Gilles Villeneuve was an Enzo Ferrari favourite.
The Canadian driver reminded him of the great Tazio Nuvolari, who drove for Scuderia Ferrari – then racing Alfa Romeos – in the 1930s. He was small, fast, brave and passionate about his racing, just like Nuvolari. His Ferrari teammate Jody Scheckter, the 1979 World Champion, considered Villeneuve the fastest driver in the history of motor racing. Many consider him Ferrari’s greatest F1 hero.
His F1 career was comparatively short, as was his life. He joined the Scuderia as a rookie late in the 1977 season, and soon became the most exciting newcomer in a generation. He was narrowly pipped to the 1979 title by Scheckter, even though he was often the faster driver. He won six Grands Prix for Ferrari, and his greatest victory was probably his last, in the 1981 Spanish GP.
That year Ferrari introduced its first turbocharged F1 car, the V6-powered 126C. It was renowned for its prodigious power and straight-line speed but was equally notorious for its difficulty to drive. Turbo lag was a problem for all early turbocharged racing cars, and the 126C lacked the handling fluency of rivals.
The car’s first win, at Monaco, came as a surprise. A circuit that puts a premium on handling seemed ill-suited to the new car. While it showed the promise of the powerful new Ferrari turbo, the victory was more a testament to Villeneuve’s other-worldly driving skills.
Nobody expected him to triumph at the next race, the Spanish GP, on the tight Jarama circuit north of Madrid. The British cars – the Williams, McLaren, Lotus and Brabham – had sweeter handling and more ground-effects grip.
Qualifying bore out the experts’ predictions. Villeneuve was seventh on the grid, his new teammate Frenchman Didier Pironi a distant 13th. At the start, in front of the King of Spain on a sweltering hot day, Villeneuve vaulted to third place. By the 14th lap of the 80-lap race, he had heroically taken the lead. Despite failing tyres, turbo lag and poor handling, Villeneuve doggedly hung on. A driver famed for his flamboyance and speed was now showing the flipside of his skills: intelligence, resilience and concentration.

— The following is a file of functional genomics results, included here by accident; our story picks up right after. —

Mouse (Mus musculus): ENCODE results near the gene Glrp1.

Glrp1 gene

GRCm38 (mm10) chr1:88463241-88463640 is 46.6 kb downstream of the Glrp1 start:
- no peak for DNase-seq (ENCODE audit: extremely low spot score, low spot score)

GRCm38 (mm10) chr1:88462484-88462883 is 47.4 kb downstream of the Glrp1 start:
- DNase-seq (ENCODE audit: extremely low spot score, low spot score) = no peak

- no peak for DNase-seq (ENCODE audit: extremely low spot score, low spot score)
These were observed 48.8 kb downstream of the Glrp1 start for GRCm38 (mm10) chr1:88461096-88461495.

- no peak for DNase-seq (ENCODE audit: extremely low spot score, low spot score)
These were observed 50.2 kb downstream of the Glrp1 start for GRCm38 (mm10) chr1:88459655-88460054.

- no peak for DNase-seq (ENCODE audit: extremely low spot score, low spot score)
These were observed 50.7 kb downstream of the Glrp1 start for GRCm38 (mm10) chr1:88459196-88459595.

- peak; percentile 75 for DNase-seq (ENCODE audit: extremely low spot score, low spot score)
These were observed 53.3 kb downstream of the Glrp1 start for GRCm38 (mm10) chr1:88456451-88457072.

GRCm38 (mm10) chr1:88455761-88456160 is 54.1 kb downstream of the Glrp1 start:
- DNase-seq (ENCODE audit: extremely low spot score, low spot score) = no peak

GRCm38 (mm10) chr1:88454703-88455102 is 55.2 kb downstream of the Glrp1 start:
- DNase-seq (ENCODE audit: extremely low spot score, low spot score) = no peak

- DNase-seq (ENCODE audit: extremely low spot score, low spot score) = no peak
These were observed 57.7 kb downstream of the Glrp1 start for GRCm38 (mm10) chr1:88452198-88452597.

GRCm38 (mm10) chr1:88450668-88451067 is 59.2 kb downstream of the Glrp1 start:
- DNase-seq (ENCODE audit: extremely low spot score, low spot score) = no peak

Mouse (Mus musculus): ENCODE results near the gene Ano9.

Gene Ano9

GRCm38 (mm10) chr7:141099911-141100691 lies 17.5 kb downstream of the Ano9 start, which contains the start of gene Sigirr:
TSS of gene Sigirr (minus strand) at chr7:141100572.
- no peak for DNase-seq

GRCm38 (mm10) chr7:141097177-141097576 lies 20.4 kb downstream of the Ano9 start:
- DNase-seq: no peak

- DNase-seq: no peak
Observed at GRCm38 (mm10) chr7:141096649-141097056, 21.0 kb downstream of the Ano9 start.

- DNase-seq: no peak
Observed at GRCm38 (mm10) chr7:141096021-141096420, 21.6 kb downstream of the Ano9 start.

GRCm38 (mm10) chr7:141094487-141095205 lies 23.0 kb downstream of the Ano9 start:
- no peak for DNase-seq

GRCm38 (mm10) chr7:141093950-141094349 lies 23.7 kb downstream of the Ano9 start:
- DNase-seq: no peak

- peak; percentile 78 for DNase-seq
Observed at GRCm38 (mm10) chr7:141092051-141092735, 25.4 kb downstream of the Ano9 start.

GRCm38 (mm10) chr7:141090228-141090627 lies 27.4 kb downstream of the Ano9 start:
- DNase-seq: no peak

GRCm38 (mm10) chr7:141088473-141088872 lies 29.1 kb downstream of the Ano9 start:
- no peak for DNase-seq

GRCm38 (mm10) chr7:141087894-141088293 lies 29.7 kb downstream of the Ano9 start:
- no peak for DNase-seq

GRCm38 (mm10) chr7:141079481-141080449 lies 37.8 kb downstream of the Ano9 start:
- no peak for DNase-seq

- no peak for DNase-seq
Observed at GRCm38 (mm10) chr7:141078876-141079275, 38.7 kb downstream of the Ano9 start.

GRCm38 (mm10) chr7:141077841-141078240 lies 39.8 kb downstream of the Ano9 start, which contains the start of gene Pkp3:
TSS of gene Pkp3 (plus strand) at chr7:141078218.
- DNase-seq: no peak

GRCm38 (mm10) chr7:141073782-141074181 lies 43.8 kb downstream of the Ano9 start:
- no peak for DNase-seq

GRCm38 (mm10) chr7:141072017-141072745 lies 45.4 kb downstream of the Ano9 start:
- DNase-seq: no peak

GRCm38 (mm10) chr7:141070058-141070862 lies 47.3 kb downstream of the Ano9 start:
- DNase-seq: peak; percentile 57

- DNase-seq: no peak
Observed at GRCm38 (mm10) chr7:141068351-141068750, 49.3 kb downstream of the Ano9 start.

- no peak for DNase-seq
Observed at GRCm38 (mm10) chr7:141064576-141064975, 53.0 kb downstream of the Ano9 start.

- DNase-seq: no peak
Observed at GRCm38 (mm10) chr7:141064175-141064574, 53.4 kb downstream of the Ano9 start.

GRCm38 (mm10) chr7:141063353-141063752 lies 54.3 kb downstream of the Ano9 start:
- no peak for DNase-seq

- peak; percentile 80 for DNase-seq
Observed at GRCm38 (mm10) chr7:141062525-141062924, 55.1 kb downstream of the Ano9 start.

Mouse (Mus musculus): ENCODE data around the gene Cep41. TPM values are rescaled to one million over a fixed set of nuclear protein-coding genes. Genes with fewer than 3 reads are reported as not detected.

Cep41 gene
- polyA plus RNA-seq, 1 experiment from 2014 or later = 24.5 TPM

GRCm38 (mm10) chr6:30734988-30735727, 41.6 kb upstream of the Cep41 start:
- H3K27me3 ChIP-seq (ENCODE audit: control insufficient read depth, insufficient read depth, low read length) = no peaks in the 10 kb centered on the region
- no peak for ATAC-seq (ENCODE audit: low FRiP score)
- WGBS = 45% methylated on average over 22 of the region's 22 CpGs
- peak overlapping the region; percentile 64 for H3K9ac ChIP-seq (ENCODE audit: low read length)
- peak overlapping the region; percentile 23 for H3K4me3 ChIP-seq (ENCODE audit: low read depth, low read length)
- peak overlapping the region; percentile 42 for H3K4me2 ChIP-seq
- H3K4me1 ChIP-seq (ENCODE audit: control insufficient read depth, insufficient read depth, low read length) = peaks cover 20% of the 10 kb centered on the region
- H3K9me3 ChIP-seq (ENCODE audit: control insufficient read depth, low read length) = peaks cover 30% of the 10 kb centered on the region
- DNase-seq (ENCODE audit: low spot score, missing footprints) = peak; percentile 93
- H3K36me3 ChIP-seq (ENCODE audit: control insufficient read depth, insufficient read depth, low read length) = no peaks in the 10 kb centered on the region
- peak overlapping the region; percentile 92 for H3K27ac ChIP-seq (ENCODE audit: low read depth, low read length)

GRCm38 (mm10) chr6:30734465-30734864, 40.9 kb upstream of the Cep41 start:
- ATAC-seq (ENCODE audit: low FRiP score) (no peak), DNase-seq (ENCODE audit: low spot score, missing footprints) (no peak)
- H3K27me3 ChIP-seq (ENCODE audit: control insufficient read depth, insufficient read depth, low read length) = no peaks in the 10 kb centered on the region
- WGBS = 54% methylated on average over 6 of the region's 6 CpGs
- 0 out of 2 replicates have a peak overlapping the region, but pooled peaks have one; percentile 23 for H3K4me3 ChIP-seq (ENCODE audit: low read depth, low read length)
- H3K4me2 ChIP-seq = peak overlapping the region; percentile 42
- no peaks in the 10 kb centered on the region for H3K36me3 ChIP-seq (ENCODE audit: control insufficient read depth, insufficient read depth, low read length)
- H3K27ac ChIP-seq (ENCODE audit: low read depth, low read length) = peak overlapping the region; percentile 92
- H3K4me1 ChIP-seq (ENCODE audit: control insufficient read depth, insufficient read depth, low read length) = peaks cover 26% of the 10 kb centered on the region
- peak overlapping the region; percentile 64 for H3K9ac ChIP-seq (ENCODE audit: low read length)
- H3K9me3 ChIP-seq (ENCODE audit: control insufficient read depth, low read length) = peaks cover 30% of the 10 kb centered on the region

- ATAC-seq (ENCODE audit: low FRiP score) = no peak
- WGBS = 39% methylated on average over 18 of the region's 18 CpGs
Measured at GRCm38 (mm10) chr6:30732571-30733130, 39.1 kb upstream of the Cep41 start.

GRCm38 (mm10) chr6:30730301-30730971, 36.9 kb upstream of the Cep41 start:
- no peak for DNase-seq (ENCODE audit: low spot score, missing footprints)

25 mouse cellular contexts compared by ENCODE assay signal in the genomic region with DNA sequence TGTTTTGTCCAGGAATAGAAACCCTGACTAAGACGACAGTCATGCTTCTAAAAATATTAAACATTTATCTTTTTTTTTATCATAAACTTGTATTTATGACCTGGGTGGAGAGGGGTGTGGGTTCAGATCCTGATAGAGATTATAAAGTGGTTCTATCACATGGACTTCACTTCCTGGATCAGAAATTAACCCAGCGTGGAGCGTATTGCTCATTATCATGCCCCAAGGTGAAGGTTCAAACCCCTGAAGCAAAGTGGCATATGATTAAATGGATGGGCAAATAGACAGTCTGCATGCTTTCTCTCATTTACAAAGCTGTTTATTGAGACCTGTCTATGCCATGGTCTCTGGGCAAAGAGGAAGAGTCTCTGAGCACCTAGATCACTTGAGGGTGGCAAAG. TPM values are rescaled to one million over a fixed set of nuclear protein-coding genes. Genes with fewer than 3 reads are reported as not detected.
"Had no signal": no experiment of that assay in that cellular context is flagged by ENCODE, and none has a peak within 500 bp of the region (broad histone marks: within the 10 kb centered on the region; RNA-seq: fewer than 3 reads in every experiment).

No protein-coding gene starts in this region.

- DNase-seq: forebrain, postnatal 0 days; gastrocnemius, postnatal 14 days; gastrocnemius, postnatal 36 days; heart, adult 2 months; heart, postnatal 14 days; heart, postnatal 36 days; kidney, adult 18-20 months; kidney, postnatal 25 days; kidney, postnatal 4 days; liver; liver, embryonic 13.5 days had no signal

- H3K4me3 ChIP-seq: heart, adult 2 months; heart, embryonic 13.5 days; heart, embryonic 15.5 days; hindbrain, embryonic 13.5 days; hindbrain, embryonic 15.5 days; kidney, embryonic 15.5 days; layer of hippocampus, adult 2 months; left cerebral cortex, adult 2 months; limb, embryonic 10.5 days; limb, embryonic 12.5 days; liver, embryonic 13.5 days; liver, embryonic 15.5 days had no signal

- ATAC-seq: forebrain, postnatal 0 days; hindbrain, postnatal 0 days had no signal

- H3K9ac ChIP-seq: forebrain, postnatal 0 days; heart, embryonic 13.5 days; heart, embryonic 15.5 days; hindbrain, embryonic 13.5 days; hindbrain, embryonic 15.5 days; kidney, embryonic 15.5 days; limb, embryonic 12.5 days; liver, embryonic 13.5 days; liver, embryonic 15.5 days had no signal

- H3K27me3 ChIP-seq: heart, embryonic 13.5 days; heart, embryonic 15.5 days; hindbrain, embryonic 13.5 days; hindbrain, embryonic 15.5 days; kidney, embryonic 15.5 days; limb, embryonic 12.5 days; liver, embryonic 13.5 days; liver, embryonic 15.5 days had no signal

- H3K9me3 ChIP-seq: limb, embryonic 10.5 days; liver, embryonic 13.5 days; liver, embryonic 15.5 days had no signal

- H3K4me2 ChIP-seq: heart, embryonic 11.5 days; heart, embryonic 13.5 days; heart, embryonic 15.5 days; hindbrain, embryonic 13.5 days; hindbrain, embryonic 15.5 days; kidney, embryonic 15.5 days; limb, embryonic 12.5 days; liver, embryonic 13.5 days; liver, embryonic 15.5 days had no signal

He used his famous late braking skills repeatedly. He used the power of the Ferrari turbo to extend his lead down the main straight, before being caught again on the twisty section – which was most of the circuit. It was a brilliantly disciplined tactical victory. Behind him, drivers swapped places, as they harried the little Canadian.
He crossed the finish line with a train of cars behind him – as there’d been for most of the race. The top five cars were separated by 1.24 seconds after one of the most ferocious fights in F1 history. Villeneuve had won races displaying greater dominance and certainly more flair. But most experts consider that Spanish GP victory his finest.
The 126C was subsequently refined, featuring a more reliable turbo engine and much improved handling, partly due to superior aerodynamics. It powered Ferrari to the World Constructors’ Championship in both 1982 and 1983.
Sadly, Villeneuve did not enjoy its transformation. After a controversial second to teammate Pironi at the 1982 San Marino Grand Prix, he was killed in the final qualifying session for the Belgian Grand Prix. Ever competitive, he was chasing pole position, desperate to go faster. He was just 32.
Today, the Montreal circuit which hosts the Canadian GP is named after him and there is a bronze Gilles Villeneuve bust at the entrance to Ferrari’s test track at Fiorano. His son Jacques, 11 at the time of his father’s death, won the 1997 World Championship.